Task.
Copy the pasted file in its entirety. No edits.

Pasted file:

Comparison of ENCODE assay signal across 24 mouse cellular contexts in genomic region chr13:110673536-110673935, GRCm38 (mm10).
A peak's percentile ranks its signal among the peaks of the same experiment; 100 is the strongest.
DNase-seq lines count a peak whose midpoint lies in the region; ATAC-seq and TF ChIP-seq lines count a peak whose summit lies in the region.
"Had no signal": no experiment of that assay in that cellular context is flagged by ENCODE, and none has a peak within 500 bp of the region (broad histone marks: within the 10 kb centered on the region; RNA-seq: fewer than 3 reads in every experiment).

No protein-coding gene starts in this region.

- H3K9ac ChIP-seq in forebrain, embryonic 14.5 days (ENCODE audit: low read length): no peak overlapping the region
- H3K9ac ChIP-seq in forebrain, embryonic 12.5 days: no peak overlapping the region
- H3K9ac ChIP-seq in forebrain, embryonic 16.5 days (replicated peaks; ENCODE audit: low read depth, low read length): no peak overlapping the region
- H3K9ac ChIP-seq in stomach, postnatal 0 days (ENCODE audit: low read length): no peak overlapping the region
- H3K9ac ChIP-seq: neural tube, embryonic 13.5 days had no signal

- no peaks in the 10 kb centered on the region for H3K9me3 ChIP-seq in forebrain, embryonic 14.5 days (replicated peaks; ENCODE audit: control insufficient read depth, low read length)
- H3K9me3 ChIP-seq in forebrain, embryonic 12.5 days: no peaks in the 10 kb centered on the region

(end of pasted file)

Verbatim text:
Comparison of ENCODE assay signal across 24 mouse cellular contexts in genomic region chr13:110673536-110673935, GRCm38 (mm10).
A peak's percentile ranks its signal among the peaks of the same experiment; 100 is the strongest.
DNase-seq lines count a peak whose midpoint lies in the region; ATAC-seq and TF ChIP-seq lines count a peak whose summit lies in the region.
"Had no signal": no experiment of that assay in that cellular context is flagged by ENCODE, and none has a peak within 500 bp of the region (broad histone marks: within the 10 kb centered on the region; RNA-seq: fewer than 3 reads in every experiment).

No protein-coding gene starts in this region.

- H3K9ac ChIP-seq in forebrain, embryonic 14.5 days (ENCODE audit: low read length): no peak overlapping the region
- H3K9ac ChIP-seq in forebrain, embryonic 12.5 days: no peak overlapping the region
- H3K9ac ChIP-seq in forebrain, embryonic 16.5 days (replicated peaks; ENCODE audit: low read depth, low read length): no peak overlapping the region
- H3K9ac ChIP-seq in stomach, postnatal 0 days (ENCODE audit: low read length): no peak overlapping the region
- H3K9ac ChIP-seq: neural tube, embryonic 13.5 days had no signal

- no peaks in the 10 kb centered on the region for H3K9me3 ChIP-seq in forebrain, embryonic 14.5 days (replicated peaks; ENCODE audit: control insufficient read depth, low read length)
- H3K9me3 ChIP-seq in forebrain, embryonic 12.5 days: no peaks in the 10 kb centered on the region